Extend the service life of your lawn care truck.
The lawn care truck is a vital component of your lawn care business; without a reliable truck your business can come to a screeching halt. A good way to remain profitable in such a competitive industry is to make sure your truck fleet is safe and always ready to go to work day in and day out. The question you can ask yourself is “Am I proactive about taking care of my company truck fleet?”
There are a couple things that can set you apart from your competition; your ability to remain a reliable business that is there when called upon and your reputation with your customers and employees alike. A properly maintained truck fleet is of value to these key areas. When trucks are running efficiently, your customers gain trust that you will be on the job when scheduled; and your employees will have more job satisfaction knowing you are setting them up to succeed by providing reliable equipment for their use.
Here are some items to keep in mind as you setup a maintenance schedule program for your company truck fleet. Consult with your certified truck mechanic to discuss your particular truck(s) maintenance schedule.
1) Adhere to a consistent schedule for changing the engine oil and oil filter(s) for your truck to maximize engine life. Refer to your specific truck manufacturer recommendations as a starting point.
2) Schedule regular intervals for replacing the fuel filter(s) for each truck. This item will be done more frequently for those business owners running diesel engines in their fleet and will typically involve a water separation filter(s) as part of normal service.
3) A typically neglected item to be serviced appropriately is your transmission; even the best cared for engine won’t get you to the job if the transmission can’t do its job. So, give your transmission its best possible service life by having it serviced at the appropriate interval recommended by the manufacturer.
4) Have the differential(s) gear lube replaced at the manufacturers recommended interval as stated in your owner’s manual for (normal/severe) operating conditions. The differential(s) operate in a hostile environment where fluid breakdown can cause catastrophic results. The required repairs can be far more expensive if the fluid is neglected than the cost to maintain the differential(s) by normal service.
5) Keep a clean air filter in the truck to insure maximum operating efficiency for your engine. This filter will aid fuel mileage and keep unwanted debris from entering the intake tract of your engine.
6) Perform periodic visual exterior inspections of the radiator to verify it is free of debris that can reduce cooling performance and could lead to the truck overheating at an inopportune time and leave the truck stranded, or possibly warping the cylinder head(s). Make sure coolant hoses are in acceptable condition with no cracks and that they are still soft and not brittle (ONLY CHECK HOSES PRIOR TO STARTING ENGINE AND WHILE THEY ARE COLD). Cylinder head repair can be quite expensive. A little time spent inspecting the cooling system can save money in the long run.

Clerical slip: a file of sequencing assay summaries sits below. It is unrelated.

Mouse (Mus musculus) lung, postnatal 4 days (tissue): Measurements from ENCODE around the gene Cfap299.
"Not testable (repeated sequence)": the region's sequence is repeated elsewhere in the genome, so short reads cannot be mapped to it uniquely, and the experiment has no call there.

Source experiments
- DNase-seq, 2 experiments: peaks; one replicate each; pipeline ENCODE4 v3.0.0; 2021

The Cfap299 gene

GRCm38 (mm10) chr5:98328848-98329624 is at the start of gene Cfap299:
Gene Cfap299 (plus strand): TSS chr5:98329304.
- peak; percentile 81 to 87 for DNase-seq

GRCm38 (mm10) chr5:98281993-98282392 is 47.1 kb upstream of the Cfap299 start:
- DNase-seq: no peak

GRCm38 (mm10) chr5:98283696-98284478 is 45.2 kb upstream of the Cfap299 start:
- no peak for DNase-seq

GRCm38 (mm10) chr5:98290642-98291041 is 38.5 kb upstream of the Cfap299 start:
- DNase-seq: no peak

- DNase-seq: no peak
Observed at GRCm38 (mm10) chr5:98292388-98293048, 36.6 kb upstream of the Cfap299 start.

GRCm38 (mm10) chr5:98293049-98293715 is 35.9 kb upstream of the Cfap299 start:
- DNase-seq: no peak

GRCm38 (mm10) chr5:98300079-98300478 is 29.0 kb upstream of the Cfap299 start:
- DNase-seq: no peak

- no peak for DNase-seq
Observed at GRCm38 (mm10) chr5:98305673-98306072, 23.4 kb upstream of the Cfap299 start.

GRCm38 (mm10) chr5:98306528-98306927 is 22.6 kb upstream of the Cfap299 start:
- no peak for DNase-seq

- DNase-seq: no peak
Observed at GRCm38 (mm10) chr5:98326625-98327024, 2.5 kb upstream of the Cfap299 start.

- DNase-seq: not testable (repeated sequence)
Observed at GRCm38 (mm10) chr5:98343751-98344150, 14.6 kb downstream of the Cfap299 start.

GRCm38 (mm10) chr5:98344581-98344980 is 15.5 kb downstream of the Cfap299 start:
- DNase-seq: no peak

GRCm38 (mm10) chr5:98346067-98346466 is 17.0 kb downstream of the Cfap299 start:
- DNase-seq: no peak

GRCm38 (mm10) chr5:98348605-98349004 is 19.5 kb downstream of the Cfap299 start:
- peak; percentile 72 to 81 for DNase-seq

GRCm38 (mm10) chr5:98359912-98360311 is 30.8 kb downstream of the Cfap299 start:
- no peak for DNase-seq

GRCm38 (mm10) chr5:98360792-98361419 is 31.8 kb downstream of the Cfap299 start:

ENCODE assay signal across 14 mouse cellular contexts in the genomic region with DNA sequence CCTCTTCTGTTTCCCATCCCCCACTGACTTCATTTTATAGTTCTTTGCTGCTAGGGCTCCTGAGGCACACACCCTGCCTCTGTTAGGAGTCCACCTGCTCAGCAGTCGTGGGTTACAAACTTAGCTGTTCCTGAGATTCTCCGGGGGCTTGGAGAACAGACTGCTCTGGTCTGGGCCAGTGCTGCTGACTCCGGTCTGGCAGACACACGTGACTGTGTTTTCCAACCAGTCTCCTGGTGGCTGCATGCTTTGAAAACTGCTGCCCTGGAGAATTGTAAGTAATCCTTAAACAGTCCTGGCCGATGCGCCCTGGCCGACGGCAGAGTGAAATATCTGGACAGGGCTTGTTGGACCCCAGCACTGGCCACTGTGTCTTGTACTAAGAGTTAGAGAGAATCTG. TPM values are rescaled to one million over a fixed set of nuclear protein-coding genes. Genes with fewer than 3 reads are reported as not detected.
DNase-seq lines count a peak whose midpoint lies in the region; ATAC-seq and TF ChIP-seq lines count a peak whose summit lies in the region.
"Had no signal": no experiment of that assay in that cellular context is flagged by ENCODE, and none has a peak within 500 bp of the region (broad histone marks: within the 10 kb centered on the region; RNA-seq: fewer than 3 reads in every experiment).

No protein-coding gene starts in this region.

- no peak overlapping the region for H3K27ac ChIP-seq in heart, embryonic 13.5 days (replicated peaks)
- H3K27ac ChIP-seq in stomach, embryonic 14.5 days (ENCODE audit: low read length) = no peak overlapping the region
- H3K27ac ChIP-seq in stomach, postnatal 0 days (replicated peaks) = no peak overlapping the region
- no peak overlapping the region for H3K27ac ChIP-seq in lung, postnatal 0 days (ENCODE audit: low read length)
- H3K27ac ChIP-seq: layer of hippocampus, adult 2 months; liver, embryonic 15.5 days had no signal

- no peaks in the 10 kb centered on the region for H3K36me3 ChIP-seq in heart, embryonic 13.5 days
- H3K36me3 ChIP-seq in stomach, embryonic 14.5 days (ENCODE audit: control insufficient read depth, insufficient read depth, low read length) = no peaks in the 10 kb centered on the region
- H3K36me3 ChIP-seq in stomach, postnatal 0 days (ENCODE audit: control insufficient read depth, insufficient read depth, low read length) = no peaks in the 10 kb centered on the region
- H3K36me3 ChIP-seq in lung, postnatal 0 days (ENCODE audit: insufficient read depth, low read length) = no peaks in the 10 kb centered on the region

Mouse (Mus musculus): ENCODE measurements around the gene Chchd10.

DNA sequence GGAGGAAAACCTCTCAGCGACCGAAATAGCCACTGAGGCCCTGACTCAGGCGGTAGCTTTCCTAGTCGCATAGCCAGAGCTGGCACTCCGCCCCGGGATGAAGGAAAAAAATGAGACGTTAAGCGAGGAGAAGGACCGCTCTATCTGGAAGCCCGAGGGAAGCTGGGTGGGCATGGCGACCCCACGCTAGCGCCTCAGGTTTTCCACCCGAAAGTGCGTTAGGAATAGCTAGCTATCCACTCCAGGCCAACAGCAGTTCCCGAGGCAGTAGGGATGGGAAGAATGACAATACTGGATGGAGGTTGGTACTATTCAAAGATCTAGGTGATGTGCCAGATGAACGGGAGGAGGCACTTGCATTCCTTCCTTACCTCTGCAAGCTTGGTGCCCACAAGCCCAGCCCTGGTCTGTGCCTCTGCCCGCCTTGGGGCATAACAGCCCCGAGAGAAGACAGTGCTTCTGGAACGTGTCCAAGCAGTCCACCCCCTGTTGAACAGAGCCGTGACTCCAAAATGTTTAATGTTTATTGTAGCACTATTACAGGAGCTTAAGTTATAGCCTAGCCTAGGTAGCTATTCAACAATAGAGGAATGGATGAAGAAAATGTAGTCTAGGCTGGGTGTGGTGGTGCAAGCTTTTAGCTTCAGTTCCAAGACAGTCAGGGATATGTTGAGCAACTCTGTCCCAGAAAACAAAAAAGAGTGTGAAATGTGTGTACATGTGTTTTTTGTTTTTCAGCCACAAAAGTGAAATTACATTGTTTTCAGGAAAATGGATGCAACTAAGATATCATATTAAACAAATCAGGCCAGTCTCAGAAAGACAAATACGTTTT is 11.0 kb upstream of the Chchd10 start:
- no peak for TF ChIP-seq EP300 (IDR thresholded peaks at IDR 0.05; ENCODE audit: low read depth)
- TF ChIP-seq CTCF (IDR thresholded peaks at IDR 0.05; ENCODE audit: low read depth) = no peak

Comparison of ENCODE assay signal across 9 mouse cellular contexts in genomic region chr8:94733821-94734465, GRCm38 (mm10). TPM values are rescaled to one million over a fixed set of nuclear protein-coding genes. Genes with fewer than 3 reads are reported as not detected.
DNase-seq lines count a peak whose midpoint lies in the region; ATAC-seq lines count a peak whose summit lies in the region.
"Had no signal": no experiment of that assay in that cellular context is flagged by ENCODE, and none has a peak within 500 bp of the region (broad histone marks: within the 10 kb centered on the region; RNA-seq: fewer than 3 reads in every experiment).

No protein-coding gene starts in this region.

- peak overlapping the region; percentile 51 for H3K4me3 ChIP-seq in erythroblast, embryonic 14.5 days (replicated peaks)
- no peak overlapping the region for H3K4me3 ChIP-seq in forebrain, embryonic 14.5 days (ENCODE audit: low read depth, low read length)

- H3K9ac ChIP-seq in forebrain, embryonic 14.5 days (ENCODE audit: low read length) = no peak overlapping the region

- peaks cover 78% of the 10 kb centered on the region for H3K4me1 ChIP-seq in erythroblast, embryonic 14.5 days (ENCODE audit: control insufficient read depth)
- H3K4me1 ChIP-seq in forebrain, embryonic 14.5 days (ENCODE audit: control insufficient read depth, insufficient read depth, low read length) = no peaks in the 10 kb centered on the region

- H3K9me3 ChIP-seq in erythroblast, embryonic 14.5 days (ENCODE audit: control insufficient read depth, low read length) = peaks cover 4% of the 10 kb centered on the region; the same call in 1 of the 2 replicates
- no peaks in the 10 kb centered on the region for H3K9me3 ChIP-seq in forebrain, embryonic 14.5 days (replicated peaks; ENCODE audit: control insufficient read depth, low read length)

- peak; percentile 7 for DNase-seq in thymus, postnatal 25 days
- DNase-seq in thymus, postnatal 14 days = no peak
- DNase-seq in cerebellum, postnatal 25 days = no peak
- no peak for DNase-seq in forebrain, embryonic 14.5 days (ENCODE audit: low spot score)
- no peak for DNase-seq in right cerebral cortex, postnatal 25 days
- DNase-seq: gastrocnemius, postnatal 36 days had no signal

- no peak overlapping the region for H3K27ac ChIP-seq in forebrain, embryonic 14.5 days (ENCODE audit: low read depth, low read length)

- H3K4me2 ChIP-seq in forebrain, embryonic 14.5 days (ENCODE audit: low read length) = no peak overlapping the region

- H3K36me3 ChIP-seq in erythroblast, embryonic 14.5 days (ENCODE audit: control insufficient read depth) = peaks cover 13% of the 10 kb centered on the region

7) Schedule a periodic check of the engine coolant level to verify there are no subtle leaks in the system that could potentially lead to an engine overheating situation.
8) Periodic check of the accessory drive belt(s) for cracking or damage should be performed as well as any belt tensioners or pulleys for wear or damage. Exterior engine components rely on the belt(s) to perform their function such as the water pump, A/C compressor, power steering pump (in most cases), and alternator.
9) Steering components should be checked for any damage or excessive wear; this will prevent premature tire wear and unsafe steering conditions on the road.
10) Cargo areas or storage boxes should have all fasteners visually inspected at pre-determined intervals for any damage. Cargo box u-bolts that attach to the frame rails should be inspected for tightness of the fasteners. Shifting loads in cargo areas can put great stress on these items and may cause them to loosen over time.
11) Visually inspect the battery(s) and battery cables for any signs of damage or corrosion on the terminals that could affect proper operation of the starting/charging systems.
12) Periodic inspection of braking components and brake fluid should be performed as repaired as necessary to maintain a safe commercial vehicle on the road.
13) Pay attention to “check engine” indicator lamps when they appear, do not dismiss them as a nuisance, that indicator may just keep you from damaging your truck and requiring more extensive repairs if ignored.
Proper maintenance and inspection of your truck(s) can save you time and money over the life of the truck(s) and help insure that your business keeps running smooth with less downtime and less expense due to major repair bills.
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